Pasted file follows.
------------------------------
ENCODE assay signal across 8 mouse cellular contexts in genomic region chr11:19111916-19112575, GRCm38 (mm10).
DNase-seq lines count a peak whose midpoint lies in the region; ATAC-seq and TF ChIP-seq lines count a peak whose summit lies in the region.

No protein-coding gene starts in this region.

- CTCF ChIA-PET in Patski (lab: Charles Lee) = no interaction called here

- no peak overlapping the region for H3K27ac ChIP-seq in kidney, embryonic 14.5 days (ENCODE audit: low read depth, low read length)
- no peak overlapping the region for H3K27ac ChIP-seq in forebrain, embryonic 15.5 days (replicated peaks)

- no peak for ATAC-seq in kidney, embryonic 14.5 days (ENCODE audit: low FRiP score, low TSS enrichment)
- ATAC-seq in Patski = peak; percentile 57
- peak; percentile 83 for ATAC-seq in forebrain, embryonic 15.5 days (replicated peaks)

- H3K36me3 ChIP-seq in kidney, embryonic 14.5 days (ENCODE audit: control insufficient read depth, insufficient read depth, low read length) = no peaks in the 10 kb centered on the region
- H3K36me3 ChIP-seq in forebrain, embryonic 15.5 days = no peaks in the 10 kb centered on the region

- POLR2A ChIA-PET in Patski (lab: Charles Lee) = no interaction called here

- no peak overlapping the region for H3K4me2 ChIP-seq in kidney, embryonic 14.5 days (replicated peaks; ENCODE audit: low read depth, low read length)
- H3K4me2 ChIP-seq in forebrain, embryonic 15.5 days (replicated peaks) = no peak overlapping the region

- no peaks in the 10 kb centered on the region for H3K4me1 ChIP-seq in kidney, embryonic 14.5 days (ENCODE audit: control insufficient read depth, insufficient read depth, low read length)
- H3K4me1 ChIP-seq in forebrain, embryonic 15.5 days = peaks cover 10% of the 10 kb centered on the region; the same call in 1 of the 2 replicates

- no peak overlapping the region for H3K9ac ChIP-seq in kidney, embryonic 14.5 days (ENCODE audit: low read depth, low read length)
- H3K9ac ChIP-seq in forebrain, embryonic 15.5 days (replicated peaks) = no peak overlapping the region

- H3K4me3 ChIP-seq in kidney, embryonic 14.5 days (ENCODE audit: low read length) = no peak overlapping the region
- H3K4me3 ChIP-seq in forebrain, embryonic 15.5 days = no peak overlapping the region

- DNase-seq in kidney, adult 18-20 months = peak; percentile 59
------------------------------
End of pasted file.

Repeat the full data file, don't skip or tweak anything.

ENCODE assay signal across 8 mouse cellular contexts in genomic region chr11:19111916-19112575, GRCm38 (mm10).
DNase-seq lines count a peak whose midpoint lies in the region; ATAC-seq and TF ChIP-seq lines count a peak whose summit lies in the region.

No protein-coding gene starts in this region.

- CTCF ChIA-PET in Patski (lab: Charles Lee) = no interaction called here

- no peak overlapping the region for H3K27ac ChIP-seq in kidney, embryonic 14.5 days (ENCODE audit: low read depth, low read length)
- no peak overlapping the region for H3K27ac ChIP-seq in forebrain, embryonic 15.5 days (replicated peaks)

- no peak for ATAC-seq in kidney, embryonic 14.5 days (ENCODE audit: low FRiP score, low TSS enrichment)
- ATAC-seq in Patski = peak; percentile 57
- peak; percentile 83 for ATAC-seq in forebrain, embryonic 15.5 days (replicated peaks)

- H3K36me3 ChIP-seq in kidney, embryonic 14.5 days (ENCODE audit: control insufficient read depth, insufficient read depth, low read length) = no peaks in the 10 kb centered on the region
- H3K36me3 ChIP-seq in forebrain, embryonic 15.5 days = no peaks in the 10 kb centered on the region

- POLR2A ChIA-PET in Patski (lab: Charles Lee) = no interaction called here

- no peak overlapping the region for H3K4me2 ChIP-seq in kidney, embryonic 14.5 days (replicated peaks; ENCODE audit: low read depth, low read length)
- H3K4me2 ChIP-seq in forebrain, embryonic 15.5 days (replicated peaks) = no peak overlapping the region

- no peaks in the 10 kb centered on the region for H3K4me1 ChIP-seq in kidney, embryonic 14.5 days (ENCODE audit: control insufficient read depth, insufficient read depth, low read length)
- H3K4me1 ChIP-seq in forebrain, embryonic 15.5 days = peaks cover 10% of the 10 kb centered on the region; the same call in 1 of the 2 replicates

- no peak overlapping the region for H3K9ac ChIP-seq in kidney, embryonic 14.5 days (ENCODE audit: low read depth, low read length)
- H3K9ac ChIP-seq in forebrain, embryonic 15.5 days (replicated peaks) = no peak overlapping the region

- H3K4me3 ChIP-seq in kidney, embryonic 14.5 days (ENCODE audit: low read length) = no peak overlapping the region
- H3K4me3 ChIP-seq in forebrain, embryonic 15.5 days = no peak overlapping the region

- DNase-seq in kidney, adult 18-20 months = peak; percentile 59